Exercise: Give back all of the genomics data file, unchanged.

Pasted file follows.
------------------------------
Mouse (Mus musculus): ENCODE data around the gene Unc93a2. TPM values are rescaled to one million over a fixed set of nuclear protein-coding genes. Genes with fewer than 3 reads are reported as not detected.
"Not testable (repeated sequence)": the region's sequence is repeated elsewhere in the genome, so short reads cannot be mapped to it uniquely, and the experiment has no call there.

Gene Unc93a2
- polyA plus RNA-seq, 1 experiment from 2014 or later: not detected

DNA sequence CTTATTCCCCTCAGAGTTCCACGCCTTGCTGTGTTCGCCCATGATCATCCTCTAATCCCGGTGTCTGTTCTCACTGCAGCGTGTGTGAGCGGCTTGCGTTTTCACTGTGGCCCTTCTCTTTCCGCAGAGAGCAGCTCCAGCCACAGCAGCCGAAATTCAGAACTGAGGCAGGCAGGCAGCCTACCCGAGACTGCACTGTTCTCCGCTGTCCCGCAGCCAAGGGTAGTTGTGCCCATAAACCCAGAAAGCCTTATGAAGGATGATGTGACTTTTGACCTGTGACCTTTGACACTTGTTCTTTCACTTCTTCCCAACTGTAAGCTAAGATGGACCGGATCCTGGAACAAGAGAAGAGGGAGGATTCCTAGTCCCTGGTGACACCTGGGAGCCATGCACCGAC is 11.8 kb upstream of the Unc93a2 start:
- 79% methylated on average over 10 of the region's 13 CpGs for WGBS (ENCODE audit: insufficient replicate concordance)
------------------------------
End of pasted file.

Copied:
Mouse (Mus musculus): ENCODE data around the gene Unc93a2. TPM values are rescaled to one million over a fixed set of nuclear protein-coding genes. Genes with fewer than 3 reads are reported as not detected.
"Not testable (repeated sequence)": the region's sequence is repeated elsewhere in the genome, so short reads cannot be mapped to it uniquely, and the experiment has no call there.

Gene Unc93a2
- polyA plus RNA-seq, 1 experiment from 2014 or later: not detected

DNA sequence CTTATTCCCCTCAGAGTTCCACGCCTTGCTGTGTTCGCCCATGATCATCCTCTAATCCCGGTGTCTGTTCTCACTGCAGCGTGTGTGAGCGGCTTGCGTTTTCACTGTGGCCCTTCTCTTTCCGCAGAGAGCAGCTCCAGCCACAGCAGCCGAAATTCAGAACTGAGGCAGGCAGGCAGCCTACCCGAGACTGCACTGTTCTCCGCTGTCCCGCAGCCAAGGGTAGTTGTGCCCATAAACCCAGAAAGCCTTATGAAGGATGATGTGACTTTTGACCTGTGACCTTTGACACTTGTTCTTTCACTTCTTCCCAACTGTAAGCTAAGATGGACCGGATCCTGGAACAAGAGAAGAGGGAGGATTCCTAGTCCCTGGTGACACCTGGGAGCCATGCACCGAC is 11.8 kb upstream of the Unc93a2 start:
- 79% methylated on average over 10 of the region's 13 CpGs for WGBS (ENCODE audit: insufficient replicate concordance)